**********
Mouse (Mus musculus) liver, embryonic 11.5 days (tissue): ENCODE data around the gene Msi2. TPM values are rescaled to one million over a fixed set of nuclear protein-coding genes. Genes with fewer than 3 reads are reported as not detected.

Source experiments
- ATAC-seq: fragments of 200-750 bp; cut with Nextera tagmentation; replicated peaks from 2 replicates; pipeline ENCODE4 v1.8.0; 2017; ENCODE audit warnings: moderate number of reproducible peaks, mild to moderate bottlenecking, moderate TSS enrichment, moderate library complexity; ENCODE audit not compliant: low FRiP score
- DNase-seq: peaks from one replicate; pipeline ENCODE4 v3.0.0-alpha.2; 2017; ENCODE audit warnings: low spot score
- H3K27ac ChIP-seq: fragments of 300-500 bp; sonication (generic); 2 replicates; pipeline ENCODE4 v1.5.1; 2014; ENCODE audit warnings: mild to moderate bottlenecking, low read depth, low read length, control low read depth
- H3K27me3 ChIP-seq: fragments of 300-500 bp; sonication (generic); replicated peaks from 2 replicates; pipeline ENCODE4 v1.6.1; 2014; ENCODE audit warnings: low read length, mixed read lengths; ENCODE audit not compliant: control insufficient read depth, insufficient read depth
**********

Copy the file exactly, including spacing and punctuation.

Mouse (Mus musculus) liver, embryonic 11.5 days (tissue): ENCODE data around the gene Msi2. TPM values are rescaled to one million over a fixed set of nuclear protein-coding genes. Genes with fewer than 3 reads are reported as not detected.

Source experiments
- ATAC-seq: fragments of 200-750 bp; cut with Nextera tagmentation; replicated peaks from 2 replicates; pipeline ENCODE4 v1.8.0; 2017; ENCODE audit warnings: moderate number of reproducible peaks, mild to moderate bottlenecking, moderate TSS enrichment, moderate library complexity; ENCODE audit not compliant: low FRiP score
- DNase-seq: peaks from one replicate; pipeline ENCODE4 v3.0.0-alpha.2; 2017; ENCODE audit warnings: low spot score
- H3K27ac ChIP-seq: fragments of 300-500 bp; sonication (generic); 2 replicates; pipeline ENCODE4 v1.5.1; 2014; ENCODE audit warnings: mild to moderate bottlenecking, low read depth, low read length, control low read depth
- H3K27me3 ChIP-seq: fragments of 300-500 bp; sonication (generic); replicated peaks from 2 replicates; pipeline ENCODE4 v1.6.1; 2014; ENCODE audit warnings: low read length, mixed read lengths; ENCODE audit not compliant: control insufficient read depth, insufficient read depth